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Dan Lee

Dan Lee

In last week’s column, I noted that the Congressional Budget Office (CBO) projected the fiscal year 2019 federal budget deficit would be $960 billion.

After the piece went to press, the CBO released the actual figures for the fiscal year that ended Sept. 30. They are significantly worse than what was projected — $984 billion, $24 billion more than what was projected.

For the 12-month period, the federal budget deficit increased by 26 percent, compared to the previous fiscal year. That’s not good news. Nor is the fact that the deficit, which last year accounted for 3.8 percent of the gross domestic product (GDP), now accounts for 4.6 percent.

Interest on the national debt is the fastest growing line item in the federal budget. In the last three years, annual interest paid on the national debt has increased by 57 percent, despite low interest rates.

On Aug. 29, 2012, at the Republican National Convention, Paul Ryan declared this in his acceptance speech after he was nominated to be the Republican vice-presidential candidate on the ticket headed by Mitt Romney: “In this generation, a defining responsibility of government is to steer our nation clear of a debt crisis while there is still time.”

That was true then. It is true today as well. It is also something that today is pretty much ignored by our elected leaders on both sides of the aisle.

So why are budget deficits something about which we should be concerned? One reason is that interest payments on our national debt are siphoning off funds that could be used for other purposes, among them education and improving facilities for the men and women who serve our country in uniform.

Another reason is that, by running up huge deficits during a time of prosperity, our government is left with little leverage to offset the costs of the next economic downturn. Conventional wisdom holds that during those times we should be running up budget surpluses (as was the case from 1998 through 2001) to offset the deficits when the economy tanks (as happened in 2008.)

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But, you say, isn’t the national debt simply money that we owe to ourselves? That is only partially true. There is, for example, a temporary surplus in the Social Security Trust Fund that has been lent to the federal government to help finance the national debt. That, however, will be needed to pay Social Security benefits for the growing number of baby boomers who are retiring. The Social Security Trust Fund itself is facing insolvency just a few years down the road.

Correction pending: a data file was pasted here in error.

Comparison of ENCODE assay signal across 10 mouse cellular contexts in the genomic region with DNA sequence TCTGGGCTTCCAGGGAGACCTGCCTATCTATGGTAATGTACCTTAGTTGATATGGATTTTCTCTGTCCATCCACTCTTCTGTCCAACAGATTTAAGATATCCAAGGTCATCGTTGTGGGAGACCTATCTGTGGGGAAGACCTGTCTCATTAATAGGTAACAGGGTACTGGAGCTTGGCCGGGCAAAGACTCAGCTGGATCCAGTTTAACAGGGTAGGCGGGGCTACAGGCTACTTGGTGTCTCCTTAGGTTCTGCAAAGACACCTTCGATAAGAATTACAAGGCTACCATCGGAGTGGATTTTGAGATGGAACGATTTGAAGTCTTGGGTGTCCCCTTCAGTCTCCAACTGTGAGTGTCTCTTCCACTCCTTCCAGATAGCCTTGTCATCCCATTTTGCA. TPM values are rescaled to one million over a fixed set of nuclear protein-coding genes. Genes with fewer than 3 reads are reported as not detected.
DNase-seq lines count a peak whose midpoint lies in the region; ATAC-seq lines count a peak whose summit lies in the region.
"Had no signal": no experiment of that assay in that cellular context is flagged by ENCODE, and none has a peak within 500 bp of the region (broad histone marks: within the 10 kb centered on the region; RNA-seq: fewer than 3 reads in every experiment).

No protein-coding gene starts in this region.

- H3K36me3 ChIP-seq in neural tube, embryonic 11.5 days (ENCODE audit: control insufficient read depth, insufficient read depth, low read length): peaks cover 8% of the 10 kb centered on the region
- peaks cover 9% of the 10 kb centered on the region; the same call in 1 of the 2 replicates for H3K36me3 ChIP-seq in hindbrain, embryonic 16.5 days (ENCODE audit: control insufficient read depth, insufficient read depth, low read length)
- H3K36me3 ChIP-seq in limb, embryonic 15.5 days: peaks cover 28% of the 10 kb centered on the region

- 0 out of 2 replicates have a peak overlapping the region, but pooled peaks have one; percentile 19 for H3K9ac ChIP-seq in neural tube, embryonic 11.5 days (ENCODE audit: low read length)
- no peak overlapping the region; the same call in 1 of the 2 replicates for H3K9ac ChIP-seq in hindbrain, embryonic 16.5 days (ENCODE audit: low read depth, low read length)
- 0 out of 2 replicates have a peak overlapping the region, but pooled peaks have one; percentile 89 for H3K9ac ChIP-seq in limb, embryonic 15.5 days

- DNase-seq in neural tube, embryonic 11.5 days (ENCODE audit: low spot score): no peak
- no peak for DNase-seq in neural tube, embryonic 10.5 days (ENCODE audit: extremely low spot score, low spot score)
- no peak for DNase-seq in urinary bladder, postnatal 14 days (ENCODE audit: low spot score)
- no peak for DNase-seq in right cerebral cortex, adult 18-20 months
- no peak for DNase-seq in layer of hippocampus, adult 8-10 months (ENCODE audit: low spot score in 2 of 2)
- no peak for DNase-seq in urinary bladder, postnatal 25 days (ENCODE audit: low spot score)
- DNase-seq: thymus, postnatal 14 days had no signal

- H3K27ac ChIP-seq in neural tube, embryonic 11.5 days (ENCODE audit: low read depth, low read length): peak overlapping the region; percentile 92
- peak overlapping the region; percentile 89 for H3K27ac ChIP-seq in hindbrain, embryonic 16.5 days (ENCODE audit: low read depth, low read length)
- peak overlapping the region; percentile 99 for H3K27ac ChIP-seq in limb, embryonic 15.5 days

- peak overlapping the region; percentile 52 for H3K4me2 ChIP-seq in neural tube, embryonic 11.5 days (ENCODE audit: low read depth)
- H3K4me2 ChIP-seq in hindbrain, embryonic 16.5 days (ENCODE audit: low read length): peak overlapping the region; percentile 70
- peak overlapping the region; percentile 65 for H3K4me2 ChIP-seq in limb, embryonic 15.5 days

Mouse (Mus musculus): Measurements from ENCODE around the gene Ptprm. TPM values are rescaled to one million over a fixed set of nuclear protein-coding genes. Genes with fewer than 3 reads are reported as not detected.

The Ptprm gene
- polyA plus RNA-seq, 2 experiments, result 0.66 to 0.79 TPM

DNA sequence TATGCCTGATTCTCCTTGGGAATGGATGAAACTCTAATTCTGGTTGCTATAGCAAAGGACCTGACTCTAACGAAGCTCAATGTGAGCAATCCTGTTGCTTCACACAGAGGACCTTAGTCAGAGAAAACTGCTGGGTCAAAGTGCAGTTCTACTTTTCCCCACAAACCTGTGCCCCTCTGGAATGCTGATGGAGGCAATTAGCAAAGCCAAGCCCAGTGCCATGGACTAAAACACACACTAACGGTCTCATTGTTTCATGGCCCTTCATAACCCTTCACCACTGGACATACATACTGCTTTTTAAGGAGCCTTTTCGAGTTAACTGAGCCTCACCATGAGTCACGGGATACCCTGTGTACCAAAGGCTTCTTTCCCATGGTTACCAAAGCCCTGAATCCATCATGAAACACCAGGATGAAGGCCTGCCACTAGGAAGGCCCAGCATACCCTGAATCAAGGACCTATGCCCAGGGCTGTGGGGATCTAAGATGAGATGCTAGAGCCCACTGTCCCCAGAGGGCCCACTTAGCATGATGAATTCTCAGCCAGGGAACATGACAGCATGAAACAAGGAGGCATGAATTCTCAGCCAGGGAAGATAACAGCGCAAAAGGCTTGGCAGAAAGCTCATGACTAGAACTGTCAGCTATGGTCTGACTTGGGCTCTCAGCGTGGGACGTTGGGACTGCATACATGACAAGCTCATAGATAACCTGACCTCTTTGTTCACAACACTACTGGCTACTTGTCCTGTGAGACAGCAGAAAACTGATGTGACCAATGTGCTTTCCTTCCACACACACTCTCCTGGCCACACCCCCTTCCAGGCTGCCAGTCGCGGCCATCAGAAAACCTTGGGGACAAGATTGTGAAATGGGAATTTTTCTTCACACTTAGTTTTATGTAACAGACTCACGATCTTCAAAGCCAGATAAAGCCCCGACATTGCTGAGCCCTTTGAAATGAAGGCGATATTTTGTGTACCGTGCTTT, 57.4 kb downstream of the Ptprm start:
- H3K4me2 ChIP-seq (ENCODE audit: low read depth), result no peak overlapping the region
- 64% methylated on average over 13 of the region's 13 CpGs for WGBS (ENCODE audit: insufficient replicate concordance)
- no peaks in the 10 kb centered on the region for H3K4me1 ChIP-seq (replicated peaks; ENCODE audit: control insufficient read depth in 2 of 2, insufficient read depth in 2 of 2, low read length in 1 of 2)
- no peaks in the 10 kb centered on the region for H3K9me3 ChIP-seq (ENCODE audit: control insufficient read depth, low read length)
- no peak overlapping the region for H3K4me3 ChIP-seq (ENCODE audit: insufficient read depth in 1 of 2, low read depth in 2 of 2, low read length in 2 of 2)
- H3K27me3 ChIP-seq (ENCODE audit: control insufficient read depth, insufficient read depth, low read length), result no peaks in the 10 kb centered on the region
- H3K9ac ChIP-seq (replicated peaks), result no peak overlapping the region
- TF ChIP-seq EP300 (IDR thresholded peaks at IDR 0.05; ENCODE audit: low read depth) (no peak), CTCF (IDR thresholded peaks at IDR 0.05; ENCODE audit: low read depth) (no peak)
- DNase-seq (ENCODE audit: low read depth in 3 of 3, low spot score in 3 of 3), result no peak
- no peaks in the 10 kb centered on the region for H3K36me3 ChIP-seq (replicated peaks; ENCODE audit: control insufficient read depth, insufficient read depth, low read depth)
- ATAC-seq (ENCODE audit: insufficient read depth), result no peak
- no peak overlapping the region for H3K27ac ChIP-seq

Some of the treasury bills sold to finance the national debt are held by pension funds, whose beneficiaries have every right to view them as their money, not money that belongs to the general public.

And some of the treasury bills sold to finance the national debt are held by foreign investors who are not particularly concerned about the well-being of Americans (apart from the fact that bad things happening here could diminish the value of their holdings).

As of June 2018, the most recent time that the U.S. Treasury Department released information about the value of foreign holdings, the Chinese government and Chinese investors owned $1.18 trillion of our national debt, while Japanese investors owned $1.03 trillion. That’s a pretty good-sized chunk of our future that is in foreign hands.

Meanwhile, the silence on both sides of the aisle in Congress is deafening. Is there no longer anyone who cares about budget deficits and the risk they pose to our country?

Does the American public no longer care about the well-being of our children and grandchildren?

Are folks, living only for the present, just fine with burdening our children and grandchildren with a crushing burden of debt that will significantly limit their chances of experiencing the prosperity that many today have been privileged to enjoy?

Daniel E. Lee is the Marian Taft Cannon Professor in the Humanities at Augustana; danlee@augustana.edu.

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